Merry Christmas to all A Wicked Scoff readers. I hope the holidays have been treating you well, and you've been keeping your belly full. I know I have. As some of you may know, A Wicked Scoff has been getting some special, and well appreciated media coverage from Downhome Magazine (http://downhomelife.com/blog.php?id=1126) as both one of their feature blogs on downhomelife.com and also as a special column in the new January 2011 issue of the magazine. To any of you who have found your way here via Downhome, welcome, and please keep coming back and sending in your comments as I have many new and exciting creations to post for the new year.
Speaking of the January issue of Downhome Magazine, the featured recipe was my version of a Seafood Chowder, a thick, rich and creamy chowder featuring fresh cod, salmon, shrimp and scallops. In the article I photographed the chowder in a homemade, artisan-style European bread boule (bowl). To compliment the chowder recipe, I wanted to share this very simple and tasty bread recipe with you here. I found the inspiration for the recipe after some quick internet searching for a bread boule recipe. The search can be overwhelming, so I found a few I liked and came up with my own, adding some beer and adjusting the amounts of flour, water and salt. The process is super easy, as I used a stand mixer to make the dough, let it rise, place it in the refrigerator overnight, and make the boules on a pizza stone in a very hot oven. The result is a tangy and tasty piece of homemade bread. Here's how you make them.
- 2 cups of water (lukewarm, between 100-110 degree Fahrenheit)
- 1 1/2 Tbsp active dry yeast (2 small packets)
- 1 cup of lager beer, at room temperature (I used Jockey Horse from Newfoundland)
-1 Tbsp Kosher salt
- 6 cups all-purpose flour (plus more for dusting)
- In a large bowl or your stand mixer bowl, add the warm water and the yeast, stir and let rest for a few minutes. Turn the mixer on low speed with the dough hook attachment and add the salt and beer, followed by gradually adding the flour. Let the mixer work the dough for 5 minutes. Cover with plastic wrap and a tea towel and let rise in a warm place for about 2 hours. At this stage, the bread can be made, but for better flavor it is best to let it rest in the fridge for at least a day, but will last for a week or more. This also means you can make the dough the night before, saving you time before the day you are going top serve the bread. Place the risen dough (do not punch down) in the fridge and keep it there in a large covered bowl (allow room for some expansion) until ready to use.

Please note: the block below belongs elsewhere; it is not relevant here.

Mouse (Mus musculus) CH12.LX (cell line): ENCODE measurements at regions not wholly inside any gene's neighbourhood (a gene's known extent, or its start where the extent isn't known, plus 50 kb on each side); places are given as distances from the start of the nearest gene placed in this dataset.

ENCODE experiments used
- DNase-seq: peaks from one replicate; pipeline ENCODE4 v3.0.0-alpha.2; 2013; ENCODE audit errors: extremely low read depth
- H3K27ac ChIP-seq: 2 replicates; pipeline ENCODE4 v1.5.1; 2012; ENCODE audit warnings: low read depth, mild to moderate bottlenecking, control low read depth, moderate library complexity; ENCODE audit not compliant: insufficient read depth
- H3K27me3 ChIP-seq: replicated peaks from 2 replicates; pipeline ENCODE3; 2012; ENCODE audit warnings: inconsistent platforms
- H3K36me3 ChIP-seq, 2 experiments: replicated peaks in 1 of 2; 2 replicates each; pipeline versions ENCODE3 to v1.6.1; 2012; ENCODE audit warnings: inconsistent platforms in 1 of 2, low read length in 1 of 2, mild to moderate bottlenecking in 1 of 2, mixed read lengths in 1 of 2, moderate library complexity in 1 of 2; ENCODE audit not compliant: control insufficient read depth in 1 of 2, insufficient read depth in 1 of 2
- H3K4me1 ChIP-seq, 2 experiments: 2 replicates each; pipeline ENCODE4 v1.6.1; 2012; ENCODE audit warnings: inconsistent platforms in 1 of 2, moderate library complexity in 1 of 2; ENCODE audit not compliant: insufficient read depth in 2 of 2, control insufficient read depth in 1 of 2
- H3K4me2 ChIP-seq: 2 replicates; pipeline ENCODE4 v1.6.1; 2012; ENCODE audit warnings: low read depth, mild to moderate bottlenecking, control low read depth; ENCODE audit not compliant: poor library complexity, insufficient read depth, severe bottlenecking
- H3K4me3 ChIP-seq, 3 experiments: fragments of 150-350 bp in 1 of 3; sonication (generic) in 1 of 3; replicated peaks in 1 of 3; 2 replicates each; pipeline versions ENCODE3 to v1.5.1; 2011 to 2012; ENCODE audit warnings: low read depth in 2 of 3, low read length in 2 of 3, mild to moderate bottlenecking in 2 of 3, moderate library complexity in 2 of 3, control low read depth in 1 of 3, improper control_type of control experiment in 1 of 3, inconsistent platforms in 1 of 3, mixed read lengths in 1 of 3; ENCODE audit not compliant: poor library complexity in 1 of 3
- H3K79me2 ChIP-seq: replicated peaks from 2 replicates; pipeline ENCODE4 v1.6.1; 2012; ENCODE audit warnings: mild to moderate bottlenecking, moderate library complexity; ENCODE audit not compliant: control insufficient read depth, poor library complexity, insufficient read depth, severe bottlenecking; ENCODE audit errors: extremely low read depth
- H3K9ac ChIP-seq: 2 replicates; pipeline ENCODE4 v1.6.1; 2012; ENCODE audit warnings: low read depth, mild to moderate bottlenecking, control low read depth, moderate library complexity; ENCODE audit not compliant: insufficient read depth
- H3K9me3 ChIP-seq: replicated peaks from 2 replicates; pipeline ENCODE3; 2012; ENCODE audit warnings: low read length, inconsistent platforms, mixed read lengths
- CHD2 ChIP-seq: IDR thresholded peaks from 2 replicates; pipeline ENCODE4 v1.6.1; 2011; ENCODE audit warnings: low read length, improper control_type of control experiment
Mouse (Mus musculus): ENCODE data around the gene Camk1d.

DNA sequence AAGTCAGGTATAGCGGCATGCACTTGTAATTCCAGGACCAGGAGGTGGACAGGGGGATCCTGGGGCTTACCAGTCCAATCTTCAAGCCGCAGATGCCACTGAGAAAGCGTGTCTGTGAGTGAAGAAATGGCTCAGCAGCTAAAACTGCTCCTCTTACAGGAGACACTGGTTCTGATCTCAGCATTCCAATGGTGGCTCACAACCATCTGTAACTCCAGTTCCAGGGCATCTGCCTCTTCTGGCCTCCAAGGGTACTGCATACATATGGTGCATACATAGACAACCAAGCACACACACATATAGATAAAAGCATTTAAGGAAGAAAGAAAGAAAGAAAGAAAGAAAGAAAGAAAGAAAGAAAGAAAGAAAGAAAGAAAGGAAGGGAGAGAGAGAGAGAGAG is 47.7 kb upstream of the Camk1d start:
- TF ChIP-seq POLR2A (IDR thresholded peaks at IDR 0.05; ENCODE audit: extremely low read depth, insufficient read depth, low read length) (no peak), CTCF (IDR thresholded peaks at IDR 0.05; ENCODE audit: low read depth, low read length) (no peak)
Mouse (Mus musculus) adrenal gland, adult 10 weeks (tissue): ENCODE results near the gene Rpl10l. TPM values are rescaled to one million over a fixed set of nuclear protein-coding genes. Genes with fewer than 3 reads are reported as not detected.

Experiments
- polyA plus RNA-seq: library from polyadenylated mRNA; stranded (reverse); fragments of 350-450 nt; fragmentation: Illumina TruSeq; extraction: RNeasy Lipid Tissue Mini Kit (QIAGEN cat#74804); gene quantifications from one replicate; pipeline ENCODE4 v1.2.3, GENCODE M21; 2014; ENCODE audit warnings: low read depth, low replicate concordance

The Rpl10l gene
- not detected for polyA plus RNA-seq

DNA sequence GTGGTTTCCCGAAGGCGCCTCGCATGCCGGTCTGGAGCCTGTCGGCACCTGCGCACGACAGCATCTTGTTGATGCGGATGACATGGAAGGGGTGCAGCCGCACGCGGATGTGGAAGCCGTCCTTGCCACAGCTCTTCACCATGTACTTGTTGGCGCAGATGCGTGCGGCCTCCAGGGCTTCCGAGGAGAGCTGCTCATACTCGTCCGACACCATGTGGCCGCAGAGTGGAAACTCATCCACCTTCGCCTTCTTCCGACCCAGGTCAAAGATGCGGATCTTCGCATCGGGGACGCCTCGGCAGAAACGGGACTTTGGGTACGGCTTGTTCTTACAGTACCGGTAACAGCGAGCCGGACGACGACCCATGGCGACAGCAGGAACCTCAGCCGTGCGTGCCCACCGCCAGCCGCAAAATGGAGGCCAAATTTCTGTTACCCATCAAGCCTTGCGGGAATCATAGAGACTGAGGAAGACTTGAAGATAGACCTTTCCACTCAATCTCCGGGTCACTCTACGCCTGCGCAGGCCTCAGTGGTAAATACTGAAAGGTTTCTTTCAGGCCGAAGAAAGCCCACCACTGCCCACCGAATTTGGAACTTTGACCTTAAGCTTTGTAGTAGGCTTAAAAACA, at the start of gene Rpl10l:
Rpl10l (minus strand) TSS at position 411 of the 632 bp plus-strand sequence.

When ready to cook the bread, place a pizza stone on the bottom rack and preheat the stone in a hot 500 degree oven for 30 minutes. Take the dough out of the fridge and cut softball sized portions for each bread boule and knead quickly into a ball. You may need to flour the board to help form the dough balls. On the top rack of the oven, place a shallow pan of water (a moist oven will help give the bread a nice crust). Give each boule a slit or criss-cross on the top with a sharp serrated knife or razor blade. Once the stone is hot, place 2 pr 3 balls of dough at a time onto the stone using a pizza peel (make sure to add cornmeal or flour to the peel so the dough doesn't stick). Cook the boules for about 18-20 minutes or until golden brown and feel hollow when you give them a knock with your knuckles. Place on a wire rack and let cool for as long as you can resist to cut off the top and hollow out for soup bowls. Fill with your favorite chowder, soup or chili!
A Wicked Scoff...Recipes and Food with Newfoundland and New England Influences.
This blog is dedicated to bring recipes, photographs, anecdotes, reviews and other insights on everything food related. As the name suggests, "A Wicked Scoff" will have a regional flare, a fusion if you will, of both Newfoundland and New England perspectives of the culinary world around me. Thanks for visiting and please come back often as updates will be frequent. Oh yeah, I also like tasting and cooking with regional beers. Expect a beer of the month, often paired with recipes.